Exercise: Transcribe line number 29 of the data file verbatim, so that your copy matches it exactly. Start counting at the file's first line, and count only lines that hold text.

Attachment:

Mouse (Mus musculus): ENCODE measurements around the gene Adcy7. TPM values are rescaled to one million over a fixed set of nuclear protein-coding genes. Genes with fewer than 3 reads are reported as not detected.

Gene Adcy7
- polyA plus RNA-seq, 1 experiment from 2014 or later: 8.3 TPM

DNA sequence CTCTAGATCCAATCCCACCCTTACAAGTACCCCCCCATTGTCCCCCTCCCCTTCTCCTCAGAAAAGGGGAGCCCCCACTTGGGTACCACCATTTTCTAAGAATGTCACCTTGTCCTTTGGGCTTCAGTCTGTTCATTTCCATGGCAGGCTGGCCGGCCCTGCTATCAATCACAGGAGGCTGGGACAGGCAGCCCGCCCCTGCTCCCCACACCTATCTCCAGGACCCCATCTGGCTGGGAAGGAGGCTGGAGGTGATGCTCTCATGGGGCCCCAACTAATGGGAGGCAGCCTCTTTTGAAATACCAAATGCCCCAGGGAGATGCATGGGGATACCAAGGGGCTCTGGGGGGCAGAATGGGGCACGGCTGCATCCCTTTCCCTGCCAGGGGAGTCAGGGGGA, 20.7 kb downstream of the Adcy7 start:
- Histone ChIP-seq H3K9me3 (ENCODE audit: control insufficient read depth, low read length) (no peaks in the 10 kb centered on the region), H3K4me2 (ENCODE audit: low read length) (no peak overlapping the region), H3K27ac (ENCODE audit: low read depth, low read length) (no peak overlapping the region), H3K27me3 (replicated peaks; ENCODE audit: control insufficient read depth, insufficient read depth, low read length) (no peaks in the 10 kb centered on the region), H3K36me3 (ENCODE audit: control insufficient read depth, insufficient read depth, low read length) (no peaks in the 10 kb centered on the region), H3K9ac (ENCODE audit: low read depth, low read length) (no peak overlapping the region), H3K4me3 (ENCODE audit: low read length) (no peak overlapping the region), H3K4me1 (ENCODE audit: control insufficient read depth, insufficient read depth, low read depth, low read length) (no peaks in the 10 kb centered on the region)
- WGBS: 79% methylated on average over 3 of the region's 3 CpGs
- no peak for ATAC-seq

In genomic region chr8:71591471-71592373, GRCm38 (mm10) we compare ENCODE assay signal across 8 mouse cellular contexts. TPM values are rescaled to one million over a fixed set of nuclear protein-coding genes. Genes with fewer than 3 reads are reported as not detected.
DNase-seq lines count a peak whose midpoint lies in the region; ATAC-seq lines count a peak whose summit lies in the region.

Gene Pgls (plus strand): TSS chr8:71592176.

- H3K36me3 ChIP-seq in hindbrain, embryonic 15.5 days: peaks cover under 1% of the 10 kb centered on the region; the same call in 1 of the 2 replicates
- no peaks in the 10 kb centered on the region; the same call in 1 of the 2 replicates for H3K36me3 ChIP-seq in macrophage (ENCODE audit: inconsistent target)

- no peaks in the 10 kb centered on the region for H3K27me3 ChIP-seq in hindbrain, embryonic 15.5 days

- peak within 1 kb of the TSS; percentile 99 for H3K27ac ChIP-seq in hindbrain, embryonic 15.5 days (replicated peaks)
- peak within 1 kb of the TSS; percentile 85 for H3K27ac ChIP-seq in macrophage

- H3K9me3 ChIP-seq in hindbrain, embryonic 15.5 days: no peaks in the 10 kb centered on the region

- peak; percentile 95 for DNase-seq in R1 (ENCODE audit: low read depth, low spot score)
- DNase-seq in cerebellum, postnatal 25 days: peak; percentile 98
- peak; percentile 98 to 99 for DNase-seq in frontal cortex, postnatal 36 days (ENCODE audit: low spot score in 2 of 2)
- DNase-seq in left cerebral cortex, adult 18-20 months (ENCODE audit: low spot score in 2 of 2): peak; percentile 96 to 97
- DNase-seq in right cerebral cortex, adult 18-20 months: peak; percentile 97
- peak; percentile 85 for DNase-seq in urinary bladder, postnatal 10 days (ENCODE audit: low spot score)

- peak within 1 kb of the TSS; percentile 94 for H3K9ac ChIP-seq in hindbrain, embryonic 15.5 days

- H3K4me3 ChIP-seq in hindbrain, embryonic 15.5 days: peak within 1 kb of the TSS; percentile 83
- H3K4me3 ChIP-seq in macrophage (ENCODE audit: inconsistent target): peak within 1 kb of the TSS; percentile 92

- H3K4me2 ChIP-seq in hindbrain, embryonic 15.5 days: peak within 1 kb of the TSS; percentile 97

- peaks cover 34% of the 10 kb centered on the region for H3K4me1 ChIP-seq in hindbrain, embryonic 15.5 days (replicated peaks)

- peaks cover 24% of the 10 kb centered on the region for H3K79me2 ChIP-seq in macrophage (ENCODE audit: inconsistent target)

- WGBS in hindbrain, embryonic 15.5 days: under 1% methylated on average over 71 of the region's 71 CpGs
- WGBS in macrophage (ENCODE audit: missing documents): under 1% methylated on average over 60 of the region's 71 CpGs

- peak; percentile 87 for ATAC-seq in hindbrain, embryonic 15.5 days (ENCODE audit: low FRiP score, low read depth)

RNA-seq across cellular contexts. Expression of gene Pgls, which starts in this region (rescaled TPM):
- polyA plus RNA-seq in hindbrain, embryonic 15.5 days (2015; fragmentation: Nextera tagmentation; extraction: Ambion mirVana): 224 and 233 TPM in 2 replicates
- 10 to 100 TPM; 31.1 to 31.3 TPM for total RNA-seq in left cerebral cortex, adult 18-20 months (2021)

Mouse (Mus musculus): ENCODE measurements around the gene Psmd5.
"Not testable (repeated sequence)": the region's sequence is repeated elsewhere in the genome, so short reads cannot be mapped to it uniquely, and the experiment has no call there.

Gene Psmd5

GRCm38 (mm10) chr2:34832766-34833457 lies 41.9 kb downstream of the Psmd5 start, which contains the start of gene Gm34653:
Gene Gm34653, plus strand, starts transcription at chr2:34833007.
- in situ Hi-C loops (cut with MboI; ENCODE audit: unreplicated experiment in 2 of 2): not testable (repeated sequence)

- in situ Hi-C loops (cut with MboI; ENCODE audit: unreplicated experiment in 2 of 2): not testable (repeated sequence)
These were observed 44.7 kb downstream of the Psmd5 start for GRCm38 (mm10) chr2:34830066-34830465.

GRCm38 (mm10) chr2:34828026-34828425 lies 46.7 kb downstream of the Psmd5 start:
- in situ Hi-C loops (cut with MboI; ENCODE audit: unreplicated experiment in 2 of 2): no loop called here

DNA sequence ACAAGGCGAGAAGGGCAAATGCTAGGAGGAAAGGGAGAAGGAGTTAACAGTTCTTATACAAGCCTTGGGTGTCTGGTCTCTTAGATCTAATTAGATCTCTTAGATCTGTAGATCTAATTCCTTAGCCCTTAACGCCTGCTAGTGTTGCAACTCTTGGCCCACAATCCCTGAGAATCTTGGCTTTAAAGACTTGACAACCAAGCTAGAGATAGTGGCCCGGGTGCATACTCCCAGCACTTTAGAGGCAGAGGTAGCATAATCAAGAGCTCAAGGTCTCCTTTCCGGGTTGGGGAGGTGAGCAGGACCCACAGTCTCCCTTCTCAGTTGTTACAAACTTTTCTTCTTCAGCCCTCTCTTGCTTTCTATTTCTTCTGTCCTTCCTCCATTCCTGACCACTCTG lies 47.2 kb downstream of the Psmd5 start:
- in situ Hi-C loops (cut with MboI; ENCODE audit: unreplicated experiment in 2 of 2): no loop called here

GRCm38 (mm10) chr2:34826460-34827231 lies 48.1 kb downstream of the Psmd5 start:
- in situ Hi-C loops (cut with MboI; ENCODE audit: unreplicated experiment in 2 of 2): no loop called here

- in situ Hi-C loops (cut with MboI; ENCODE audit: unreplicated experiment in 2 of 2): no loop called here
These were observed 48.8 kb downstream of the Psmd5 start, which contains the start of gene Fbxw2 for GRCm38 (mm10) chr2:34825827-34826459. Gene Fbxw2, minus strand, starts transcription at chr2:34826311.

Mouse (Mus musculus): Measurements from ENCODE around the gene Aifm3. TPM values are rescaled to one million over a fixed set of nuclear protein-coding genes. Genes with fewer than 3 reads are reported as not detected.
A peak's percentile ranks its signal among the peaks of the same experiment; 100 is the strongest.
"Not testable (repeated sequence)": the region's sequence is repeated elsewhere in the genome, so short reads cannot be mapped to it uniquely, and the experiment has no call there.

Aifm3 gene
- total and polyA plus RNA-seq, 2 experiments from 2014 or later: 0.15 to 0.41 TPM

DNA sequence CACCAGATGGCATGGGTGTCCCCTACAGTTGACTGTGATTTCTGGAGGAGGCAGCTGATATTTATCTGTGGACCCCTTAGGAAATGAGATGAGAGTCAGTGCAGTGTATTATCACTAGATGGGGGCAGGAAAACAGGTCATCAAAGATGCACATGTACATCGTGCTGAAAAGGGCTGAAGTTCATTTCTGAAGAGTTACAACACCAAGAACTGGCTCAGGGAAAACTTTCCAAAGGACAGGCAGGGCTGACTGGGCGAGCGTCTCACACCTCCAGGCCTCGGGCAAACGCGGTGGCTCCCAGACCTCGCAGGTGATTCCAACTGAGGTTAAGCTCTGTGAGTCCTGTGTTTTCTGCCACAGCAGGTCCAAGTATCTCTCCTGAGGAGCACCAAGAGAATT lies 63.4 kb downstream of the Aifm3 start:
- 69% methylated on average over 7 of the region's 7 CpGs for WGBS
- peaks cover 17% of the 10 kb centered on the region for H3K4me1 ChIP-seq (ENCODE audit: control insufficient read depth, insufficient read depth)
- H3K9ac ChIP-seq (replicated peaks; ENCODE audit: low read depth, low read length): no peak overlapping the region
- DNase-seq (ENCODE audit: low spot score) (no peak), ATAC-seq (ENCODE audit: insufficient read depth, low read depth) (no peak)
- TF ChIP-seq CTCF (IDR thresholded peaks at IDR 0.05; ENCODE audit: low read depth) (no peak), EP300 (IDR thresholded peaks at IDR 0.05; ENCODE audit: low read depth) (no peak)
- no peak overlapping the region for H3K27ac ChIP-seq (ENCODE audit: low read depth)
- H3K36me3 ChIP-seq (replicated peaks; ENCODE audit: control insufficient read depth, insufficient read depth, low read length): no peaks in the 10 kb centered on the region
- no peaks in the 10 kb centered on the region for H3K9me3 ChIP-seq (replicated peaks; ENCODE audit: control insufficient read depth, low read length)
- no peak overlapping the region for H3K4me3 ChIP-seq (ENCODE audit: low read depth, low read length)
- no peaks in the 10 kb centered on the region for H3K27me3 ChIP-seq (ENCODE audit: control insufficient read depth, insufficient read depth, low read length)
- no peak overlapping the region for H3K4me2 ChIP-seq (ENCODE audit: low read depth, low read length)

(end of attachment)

- WGBS in hindbrain, embryonic 15.5 days: under 1% methylated on average over 71 of the region's 71 CpGs